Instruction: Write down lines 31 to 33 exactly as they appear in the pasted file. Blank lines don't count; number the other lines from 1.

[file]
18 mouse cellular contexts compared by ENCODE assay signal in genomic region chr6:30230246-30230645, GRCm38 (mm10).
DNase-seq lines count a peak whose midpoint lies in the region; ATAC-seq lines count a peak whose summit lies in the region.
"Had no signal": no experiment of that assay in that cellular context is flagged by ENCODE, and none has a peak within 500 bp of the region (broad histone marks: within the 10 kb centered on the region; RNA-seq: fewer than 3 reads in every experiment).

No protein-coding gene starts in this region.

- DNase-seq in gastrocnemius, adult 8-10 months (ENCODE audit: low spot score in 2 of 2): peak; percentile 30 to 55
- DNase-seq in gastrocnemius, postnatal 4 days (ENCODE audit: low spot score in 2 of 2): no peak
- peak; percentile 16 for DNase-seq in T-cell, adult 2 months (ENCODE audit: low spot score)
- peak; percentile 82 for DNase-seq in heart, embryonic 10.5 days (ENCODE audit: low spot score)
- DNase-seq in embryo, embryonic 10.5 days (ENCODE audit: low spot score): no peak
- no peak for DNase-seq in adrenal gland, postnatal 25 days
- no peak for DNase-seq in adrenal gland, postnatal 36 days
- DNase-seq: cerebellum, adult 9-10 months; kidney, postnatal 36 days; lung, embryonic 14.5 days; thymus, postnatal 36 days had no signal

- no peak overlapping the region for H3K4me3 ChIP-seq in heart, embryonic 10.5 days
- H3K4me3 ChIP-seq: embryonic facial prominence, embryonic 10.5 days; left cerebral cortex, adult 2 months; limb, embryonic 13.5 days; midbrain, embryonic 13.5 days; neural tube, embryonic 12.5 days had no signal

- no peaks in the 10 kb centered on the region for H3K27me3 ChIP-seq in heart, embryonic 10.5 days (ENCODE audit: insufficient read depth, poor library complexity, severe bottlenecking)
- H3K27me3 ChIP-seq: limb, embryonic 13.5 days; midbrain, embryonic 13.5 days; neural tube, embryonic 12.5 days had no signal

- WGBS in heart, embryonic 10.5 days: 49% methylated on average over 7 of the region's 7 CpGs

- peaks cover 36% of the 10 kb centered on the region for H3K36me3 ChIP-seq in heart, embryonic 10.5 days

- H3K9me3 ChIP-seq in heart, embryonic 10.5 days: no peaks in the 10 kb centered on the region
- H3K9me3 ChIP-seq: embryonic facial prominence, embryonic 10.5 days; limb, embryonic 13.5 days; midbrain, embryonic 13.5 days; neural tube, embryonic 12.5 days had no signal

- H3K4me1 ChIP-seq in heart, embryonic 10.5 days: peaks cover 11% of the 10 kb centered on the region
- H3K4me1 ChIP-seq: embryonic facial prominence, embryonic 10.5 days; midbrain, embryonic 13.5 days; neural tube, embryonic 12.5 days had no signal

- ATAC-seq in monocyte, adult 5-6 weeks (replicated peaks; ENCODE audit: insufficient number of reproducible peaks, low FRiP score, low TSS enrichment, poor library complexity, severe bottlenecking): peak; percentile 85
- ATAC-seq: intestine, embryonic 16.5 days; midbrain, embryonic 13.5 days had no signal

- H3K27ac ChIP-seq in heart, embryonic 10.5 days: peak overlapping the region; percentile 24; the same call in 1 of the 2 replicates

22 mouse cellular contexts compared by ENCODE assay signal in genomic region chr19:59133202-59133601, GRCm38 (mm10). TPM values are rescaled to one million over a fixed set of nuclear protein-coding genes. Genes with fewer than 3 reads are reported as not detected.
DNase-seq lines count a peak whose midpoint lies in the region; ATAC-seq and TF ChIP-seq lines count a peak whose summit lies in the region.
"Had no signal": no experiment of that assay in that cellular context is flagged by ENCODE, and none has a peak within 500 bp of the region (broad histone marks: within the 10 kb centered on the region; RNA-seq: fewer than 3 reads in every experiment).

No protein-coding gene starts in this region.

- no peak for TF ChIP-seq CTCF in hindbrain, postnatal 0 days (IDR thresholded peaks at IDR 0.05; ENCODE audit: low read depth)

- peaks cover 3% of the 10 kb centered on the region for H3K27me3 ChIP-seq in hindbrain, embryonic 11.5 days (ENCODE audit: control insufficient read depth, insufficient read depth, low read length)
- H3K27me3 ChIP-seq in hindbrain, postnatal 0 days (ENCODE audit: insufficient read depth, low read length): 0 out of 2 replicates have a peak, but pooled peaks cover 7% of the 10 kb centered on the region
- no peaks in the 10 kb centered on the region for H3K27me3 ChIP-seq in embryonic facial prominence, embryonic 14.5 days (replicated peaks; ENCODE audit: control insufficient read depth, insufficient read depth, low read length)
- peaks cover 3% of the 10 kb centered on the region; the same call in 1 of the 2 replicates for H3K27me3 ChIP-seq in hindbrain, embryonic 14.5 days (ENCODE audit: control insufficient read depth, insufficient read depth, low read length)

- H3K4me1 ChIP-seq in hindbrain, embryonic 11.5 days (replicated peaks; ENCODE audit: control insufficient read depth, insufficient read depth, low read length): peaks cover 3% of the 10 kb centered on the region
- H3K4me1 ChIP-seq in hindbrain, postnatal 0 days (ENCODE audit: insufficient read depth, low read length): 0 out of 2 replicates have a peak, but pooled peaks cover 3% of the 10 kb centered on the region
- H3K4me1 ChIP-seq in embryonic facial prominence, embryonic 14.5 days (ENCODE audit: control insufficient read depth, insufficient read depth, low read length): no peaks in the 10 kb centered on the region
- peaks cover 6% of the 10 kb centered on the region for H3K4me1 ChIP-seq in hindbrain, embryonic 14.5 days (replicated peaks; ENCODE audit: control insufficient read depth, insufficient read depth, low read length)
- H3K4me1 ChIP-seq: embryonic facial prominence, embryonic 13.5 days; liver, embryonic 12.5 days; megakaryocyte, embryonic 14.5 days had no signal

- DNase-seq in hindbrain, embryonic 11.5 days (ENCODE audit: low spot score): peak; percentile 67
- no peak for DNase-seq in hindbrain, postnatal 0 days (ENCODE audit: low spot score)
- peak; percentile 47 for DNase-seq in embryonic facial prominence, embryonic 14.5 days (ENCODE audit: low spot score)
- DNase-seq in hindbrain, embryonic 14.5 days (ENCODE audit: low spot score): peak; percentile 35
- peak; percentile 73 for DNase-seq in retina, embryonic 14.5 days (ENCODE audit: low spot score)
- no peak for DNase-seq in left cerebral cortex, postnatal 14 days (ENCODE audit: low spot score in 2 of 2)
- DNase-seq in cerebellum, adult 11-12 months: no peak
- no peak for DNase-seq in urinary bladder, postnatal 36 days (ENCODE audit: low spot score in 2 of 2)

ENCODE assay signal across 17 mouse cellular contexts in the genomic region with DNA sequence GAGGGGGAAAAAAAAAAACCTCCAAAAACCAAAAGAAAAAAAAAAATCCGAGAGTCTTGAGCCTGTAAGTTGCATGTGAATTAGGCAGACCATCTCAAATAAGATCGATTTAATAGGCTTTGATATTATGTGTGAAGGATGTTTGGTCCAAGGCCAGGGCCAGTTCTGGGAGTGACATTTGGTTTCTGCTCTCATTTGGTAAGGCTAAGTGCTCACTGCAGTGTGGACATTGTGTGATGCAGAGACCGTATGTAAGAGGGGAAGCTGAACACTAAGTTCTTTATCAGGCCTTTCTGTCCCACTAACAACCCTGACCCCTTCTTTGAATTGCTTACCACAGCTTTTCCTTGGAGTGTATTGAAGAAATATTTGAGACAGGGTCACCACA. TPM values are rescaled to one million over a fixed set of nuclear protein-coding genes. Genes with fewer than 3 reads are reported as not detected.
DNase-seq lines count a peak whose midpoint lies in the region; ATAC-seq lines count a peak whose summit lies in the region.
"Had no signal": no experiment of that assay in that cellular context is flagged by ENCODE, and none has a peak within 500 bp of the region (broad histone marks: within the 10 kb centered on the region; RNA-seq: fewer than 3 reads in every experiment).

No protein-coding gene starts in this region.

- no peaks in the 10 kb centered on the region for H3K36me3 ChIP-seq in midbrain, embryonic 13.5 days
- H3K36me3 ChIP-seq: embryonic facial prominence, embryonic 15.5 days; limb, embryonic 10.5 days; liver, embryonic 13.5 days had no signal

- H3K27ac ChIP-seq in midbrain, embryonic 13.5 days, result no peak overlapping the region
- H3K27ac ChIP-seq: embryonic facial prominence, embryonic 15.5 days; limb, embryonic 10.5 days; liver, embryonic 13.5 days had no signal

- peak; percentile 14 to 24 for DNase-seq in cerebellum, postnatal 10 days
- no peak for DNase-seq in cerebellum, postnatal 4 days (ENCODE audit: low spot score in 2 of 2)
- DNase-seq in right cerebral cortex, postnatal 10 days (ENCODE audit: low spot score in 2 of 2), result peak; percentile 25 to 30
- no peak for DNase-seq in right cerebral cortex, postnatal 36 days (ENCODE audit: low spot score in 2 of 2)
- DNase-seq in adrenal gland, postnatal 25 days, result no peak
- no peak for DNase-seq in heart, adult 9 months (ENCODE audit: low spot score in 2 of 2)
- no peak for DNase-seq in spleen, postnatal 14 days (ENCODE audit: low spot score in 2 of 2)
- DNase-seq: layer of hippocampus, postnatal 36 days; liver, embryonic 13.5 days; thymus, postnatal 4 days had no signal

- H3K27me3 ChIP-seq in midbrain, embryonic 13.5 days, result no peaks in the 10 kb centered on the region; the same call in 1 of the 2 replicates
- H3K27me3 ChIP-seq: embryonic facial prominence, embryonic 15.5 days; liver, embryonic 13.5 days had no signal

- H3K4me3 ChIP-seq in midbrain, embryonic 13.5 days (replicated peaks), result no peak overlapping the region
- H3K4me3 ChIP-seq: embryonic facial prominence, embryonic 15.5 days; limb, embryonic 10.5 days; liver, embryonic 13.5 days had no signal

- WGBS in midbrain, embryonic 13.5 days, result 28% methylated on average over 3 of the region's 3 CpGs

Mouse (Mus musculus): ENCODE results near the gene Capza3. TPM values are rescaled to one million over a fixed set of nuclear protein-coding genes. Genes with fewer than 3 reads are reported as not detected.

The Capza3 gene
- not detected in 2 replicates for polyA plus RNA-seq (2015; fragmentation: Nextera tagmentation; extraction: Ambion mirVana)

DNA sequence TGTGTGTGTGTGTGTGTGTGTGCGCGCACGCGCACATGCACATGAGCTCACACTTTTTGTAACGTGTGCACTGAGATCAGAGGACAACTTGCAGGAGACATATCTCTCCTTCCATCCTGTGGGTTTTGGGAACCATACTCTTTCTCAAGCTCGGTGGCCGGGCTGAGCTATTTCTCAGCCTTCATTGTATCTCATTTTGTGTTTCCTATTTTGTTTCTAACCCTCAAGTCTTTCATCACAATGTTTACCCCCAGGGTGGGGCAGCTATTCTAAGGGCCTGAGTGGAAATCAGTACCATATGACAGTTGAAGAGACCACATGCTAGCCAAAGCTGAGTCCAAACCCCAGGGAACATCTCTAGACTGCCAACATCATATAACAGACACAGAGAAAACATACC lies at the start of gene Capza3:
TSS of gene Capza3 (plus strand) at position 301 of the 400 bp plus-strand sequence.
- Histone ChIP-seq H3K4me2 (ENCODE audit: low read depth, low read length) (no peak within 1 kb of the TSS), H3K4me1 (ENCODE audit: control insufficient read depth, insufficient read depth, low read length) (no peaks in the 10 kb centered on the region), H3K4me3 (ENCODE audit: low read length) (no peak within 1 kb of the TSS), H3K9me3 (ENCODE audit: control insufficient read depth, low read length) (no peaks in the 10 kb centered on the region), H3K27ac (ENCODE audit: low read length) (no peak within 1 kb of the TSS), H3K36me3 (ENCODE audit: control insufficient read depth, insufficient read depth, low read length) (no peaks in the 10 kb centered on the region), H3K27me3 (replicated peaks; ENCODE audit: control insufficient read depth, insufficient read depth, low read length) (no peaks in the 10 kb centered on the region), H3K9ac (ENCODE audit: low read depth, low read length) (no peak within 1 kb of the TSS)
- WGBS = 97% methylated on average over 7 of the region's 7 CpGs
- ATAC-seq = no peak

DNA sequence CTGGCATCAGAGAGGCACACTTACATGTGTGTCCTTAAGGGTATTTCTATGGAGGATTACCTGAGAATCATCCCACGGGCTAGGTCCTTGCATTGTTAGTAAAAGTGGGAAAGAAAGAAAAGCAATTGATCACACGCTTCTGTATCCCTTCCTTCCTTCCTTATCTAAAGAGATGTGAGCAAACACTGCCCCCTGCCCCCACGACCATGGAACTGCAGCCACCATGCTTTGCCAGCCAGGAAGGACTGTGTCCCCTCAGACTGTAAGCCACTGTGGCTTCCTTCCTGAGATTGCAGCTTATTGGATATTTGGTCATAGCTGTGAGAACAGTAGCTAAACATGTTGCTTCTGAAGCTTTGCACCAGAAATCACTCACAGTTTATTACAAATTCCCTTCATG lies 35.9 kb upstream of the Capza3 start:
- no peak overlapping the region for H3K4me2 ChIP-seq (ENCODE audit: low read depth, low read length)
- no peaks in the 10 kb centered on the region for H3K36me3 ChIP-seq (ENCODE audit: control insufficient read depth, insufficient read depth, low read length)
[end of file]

- peaks cover 3% of the 10 kb centered on the region for H3K27me3 ChIP-seq in hindbrain, embryonic 11.5 days (ENCODE audit: control insufficient read depth, insufficient read depth, low read length)
- H3K27me3 ChIP-seq in hindbrain, postnatal 0 days (ENCODE audit: insufficient read depth, low read length): 0 out of 2 replicates have a peak, but pooled peaks cover 7% of the 10 kb centered on the region
- no peaks in the 10 kb centered on the region for H3K27me3 ChIP-seq in embryonic facial prominence, embryonic 14.5 days (replicated peaks; ENCODE audit: control insufficient read depth, insufficient read depth, low read length)